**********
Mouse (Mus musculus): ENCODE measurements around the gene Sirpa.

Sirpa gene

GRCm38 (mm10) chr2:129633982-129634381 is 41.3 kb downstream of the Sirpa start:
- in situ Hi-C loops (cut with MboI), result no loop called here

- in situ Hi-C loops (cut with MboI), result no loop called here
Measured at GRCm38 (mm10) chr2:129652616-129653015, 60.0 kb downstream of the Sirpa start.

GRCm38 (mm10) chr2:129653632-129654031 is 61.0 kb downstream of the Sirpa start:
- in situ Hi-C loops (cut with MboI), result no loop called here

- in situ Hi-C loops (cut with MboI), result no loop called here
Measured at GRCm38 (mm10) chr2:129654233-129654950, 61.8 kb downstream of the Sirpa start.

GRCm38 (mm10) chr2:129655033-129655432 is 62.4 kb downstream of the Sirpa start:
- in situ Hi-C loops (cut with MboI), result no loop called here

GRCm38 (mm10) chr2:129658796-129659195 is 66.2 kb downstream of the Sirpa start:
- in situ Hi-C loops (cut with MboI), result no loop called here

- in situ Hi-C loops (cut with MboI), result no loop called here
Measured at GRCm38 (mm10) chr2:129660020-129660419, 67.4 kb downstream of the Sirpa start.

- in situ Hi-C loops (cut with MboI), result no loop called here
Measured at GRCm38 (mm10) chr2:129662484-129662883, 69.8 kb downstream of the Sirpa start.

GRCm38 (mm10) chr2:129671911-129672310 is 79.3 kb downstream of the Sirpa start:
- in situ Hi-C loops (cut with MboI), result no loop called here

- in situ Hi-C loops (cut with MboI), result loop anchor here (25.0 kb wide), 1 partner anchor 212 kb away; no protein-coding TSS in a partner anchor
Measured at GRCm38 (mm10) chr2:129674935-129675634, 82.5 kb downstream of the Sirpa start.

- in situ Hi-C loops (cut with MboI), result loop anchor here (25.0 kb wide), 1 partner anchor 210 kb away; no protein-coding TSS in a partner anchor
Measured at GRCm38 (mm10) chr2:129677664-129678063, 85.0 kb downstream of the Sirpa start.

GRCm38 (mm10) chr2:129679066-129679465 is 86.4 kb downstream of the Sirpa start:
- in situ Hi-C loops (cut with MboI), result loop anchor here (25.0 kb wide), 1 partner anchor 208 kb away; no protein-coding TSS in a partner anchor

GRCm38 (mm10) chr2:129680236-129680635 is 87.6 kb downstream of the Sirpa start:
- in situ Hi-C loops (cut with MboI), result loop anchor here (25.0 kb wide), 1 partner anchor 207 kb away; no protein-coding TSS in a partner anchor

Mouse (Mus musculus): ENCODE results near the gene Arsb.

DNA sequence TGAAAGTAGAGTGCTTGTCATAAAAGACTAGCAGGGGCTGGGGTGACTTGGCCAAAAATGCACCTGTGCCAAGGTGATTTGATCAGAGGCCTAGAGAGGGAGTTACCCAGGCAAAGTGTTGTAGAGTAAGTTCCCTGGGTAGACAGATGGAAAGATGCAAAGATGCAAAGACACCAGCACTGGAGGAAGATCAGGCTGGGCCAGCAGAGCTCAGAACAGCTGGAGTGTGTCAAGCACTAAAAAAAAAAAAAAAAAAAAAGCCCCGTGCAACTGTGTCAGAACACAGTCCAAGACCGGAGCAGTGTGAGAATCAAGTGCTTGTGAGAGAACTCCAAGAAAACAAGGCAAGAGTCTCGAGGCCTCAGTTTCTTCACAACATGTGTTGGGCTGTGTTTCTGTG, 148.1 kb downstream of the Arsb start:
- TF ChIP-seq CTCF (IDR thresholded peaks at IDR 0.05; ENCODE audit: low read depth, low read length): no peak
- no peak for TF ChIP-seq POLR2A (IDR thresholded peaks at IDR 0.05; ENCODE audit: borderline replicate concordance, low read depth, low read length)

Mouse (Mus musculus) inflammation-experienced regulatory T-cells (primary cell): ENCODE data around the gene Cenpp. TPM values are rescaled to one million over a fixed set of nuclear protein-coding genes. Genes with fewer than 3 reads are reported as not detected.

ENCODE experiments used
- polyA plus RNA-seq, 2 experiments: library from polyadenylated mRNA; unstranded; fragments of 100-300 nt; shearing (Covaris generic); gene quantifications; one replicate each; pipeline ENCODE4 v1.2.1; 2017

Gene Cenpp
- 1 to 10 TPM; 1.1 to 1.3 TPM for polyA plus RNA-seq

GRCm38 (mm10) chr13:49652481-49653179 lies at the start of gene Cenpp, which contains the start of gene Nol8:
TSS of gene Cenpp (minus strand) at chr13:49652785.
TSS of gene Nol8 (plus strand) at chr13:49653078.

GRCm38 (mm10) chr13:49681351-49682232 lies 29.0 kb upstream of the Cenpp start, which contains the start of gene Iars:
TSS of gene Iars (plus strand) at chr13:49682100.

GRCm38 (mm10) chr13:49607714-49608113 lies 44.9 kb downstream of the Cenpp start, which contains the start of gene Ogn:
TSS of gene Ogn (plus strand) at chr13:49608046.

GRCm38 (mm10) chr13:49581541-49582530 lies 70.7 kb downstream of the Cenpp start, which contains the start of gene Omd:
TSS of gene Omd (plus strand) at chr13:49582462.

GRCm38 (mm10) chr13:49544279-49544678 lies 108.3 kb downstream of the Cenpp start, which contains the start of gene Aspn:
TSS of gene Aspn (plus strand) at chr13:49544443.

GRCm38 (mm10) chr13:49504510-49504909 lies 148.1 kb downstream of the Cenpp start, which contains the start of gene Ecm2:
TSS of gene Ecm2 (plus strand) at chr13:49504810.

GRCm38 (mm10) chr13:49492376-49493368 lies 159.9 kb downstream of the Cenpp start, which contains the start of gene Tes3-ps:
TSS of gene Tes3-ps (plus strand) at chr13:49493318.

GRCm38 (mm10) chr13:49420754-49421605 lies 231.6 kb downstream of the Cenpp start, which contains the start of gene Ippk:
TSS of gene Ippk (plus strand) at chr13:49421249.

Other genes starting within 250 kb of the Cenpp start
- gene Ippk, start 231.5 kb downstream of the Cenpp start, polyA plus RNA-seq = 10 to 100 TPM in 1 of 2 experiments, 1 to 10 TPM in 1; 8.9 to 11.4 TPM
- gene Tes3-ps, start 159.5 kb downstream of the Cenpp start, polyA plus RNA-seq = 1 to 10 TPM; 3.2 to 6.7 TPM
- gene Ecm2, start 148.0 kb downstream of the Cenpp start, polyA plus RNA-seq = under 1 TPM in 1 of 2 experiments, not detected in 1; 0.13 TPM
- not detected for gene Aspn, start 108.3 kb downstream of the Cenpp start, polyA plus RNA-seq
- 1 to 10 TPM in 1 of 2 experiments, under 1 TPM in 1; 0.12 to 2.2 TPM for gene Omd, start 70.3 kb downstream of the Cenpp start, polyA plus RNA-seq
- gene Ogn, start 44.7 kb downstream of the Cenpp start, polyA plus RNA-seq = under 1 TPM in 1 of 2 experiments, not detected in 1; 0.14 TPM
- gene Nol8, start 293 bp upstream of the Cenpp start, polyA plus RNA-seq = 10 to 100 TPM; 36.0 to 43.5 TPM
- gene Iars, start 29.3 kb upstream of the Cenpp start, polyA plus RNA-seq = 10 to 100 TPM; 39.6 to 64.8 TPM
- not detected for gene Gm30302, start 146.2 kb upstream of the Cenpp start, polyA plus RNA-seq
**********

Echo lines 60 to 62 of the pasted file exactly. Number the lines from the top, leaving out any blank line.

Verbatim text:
- 1 to 10 TPM in 1 of 2 experiments, under 1 TPM in 1; 0.12 to 2.2 TPM for gene Omd, start 70.3 kb downstream of the Cenpp start, polyA plus RNA-seq
- gene Ogn, start 44.7 kb downstream of the Cenpp start, polyA plus RNA-seq = under 1 TPM in 1 of 2 experiments, not detected in 1; 0.14 TPM
- gene Nol8, start 293 bp upstream of the Cenpp start, polyA plus RNA-seq = 10 to 100 TPM; 36.0 to 43.5 TPM